Contact theSOPAbout theSOPSupport theSOPWritersEditorsManaging Editors
theSOP logo
Published:February 11th, 2012 18:59 EST
Alcatraz Versus the Evil Librarians Book Review

Alcatraz Versus the Evil Librarians Book Review

By Tony Graff

Brandon Sanderson is known for fantasy. His novel, The Way of Kings, holds true to the fantasy genre. It`s also one of the thickest paperback novels on the market. 

Then the author turns around and decides to write a middle school novel, about a kid who admits he`s not a nice person and infiltrates a library using eyeglasses and a talent for breaking things. The result is amazing. 

Alcatraz Versus the Evil Librarians takes the teenage mind and expresses it succinctly. It`s told from the perspective of Alcatraz Smedry, a young man who has grown up moving from foster home to foster home because few families could put up with the items that constantly seem to break around him. In the latest foster home, Al receives a package from his parents containing his inheritance: a bag of sand. Feeling that they must have a sick sense of humor, he sets the kitchen on fire.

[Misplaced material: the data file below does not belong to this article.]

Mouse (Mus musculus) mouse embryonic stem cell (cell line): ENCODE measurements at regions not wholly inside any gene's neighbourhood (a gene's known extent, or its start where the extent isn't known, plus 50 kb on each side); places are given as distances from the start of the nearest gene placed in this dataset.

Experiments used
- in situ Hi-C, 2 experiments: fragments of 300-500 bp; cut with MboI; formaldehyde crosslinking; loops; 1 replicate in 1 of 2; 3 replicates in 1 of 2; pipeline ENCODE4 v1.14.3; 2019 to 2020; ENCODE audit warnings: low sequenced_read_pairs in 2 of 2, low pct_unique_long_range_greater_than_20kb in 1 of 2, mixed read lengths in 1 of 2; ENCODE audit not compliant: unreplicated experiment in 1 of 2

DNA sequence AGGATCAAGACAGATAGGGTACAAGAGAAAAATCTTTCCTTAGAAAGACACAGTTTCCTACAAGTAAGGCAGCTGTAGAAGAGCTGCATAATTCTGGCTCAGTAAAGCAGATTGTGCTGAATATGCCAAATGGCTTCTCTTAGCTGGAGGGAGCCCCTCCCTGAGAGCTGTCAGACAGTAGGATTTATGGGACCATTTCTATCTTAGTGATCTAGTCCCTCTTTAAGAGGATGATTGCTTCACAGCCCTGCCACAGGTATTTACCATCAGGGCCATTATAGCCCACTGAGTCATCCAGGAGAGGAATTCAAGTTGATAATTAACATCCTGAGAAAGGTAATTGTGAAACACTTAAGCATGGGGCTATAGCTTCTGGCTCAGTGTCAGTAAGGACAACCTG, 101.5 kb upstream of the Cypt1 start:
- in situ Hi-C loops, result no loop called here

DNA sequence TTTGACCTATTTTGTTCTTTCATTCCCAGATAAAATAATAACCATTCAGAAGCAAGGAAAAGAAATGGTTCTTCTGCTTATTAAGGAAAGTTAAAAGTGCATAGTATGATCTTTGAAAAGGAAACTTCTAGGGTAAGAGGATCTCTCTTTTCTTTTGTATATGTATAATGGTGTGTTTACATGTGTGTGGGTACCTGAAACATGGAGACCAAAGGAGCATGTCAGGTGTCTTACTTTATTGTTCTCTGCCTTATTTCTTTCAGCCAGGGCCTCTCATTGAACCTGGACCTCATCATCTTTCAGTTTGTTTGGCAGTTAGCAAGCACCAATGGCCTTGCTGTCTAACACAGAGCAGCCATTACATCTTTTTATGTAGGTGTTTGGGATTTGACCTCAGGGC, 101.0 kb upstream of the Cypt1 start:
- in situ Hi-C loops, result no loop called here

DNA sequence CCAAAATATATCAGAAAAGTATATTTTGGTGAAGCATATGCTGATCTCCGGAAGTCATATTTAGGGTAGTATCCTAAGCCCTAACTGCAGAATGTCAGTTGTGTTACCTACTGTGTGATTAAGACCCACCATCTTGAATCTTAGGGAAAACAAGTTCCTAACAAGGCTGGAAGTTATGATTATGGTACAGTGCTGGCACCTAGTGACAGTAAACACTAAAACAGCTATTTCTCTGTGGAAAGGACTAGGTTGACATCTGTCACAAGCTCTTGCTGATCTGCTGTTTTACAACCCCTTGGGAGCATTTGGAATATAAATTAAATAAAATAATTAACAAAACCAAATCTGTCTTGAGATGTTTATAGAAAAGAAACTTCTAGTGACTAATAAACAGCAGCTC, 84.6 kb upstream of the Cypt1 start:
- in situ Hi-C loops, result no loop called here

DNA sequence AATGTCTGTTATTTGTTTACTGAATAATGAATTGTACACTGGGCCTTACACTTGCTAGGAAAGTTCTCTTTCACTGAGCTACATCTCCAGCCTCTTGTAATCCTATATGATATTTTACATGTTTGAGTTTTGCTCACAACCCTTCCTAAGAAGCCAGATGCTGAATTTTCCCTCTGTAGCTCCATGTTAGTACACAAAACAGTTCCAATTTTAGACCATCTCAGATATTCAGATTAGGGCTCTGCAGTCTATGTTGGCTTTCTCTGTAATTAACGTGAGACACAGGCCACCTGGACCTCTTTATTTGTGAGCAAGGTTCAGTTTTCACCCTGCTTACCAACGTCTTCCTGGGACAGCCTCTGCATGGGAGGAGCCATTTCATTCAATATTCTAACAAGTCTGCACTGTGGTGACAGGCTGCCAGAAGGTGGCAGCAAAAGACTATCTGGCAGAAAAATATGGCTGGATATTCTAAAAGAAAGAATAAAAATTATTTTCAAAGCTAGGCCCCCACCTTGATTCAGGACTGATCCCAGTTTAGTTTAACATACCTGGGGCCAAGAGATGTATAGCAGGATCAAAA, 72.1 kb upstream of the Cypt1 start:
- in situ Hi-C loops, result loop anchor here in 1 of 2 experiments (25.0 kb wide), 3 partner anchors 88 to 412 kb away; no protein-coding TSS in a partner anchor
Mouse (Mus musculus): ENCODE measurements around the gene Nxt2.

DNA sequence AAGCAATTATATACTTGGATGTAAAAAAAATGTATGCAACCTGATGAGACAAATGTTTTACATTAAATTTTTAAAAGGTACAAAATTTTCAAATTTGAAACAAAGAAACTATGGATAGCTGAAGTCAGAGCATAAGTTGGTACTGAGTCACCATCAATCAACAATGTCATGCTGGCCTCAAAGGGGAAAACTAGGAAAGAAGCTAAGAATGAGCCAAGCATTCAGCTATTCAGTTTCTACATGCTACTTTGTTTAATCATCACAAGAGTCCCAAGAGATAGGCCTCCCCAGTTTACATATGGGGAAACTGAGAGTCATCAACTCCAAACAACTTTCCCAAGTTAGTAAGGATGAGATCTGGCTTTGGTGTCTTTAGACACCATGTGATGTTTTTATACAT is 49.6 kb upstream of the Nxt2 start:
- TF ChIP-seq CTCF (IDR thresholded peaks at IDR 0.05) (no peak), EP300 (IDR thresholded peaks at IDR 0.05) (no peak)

And that`s about as normal as the book gets. From there we`re taken on an adventure with evil librarians, talking dinosaurs, and cars that drive themselves. Every character is quirky, yet seemingly human. Alcatraz Versus the Evil Librarians pools from the entire spectrum of human personality and creates a story worth losing sleep to read. 

Plus, if you happen across the audiobook, read by Charlie McWade, get it. Charlie brings out the personalities of all characters involved and keeps the book moving at the pace Brandon Sanderson intended this humorous adventure to be written in.